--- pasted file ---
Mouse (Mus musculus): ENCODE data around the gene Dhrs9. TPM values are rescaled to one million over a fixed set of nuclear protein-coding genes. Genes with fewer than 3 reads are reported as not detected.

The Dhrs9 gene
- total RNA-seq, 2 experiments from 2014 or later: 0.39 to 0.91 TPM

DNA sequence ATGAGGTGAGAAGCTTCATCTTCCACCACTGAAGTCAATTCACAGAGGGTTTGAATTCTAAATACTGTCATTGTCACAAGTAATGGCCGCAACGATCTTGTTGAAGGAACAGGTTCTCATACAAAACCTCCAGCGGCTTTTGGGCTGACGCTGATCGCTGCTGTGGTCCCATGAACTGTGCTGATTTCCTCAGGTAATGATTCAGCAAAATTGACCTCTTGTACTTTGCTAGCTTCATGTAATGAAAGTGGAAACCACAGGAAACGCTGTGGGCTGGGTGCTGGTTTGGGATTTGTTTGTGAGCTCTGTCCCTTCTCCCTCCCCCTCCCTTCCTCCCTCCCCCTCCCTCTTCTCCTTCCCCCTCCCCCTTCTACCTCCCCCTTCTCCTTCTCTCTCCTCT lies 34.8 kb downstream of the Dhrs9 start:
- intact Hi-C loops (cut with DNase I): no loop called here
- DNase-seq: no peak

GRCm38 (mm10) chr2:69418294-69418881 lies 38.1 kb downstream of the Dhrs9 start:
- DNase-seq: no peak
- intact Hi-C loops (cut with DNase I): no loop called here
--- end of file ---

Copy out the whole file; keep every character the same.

Mouse (Mus musculus): ENCODE data around the gene Dhrs9. TPM values are rescaled to one million over a fixed set of nuclear protein-coding genes. Genes with fewer than 3 reads are reported as not detected.

The Dhrs9 gene
- total RNA-seq, 2 experiments from 2014 or later: 0.39 to 0.91 TPM

DNA sequence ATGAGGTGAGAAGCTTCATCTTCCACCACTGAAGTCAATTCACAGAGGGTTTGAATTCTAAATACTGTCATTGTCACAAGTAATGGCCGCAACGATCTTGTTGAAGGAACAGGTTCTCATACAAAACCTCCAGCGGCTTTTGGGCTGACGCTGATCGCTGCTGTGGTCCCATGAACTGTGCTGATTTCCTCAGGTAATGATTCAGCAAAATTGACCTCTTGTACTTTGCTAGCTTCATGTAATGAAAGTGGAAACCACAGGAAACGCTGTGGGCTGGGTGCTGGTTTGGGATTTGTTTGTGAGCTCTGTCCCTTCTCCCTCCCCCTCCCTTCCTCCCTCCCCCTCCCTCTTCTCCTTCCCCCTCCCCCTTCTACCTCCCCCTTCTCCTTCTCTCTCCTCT lies 34.8 kb downstream of the Dhrs9 start:
- intact Hi-C loops (cut with DNase I): no loop called here
- DNase-seq: no peak

GRCm38 (mm10) chr2:69418294-69418881 lies 38.1 kb downstream of the Dhrs9 start:
- DNase-seq: no peak
- intact Hi-C loops (cut with DNase I): no loop called here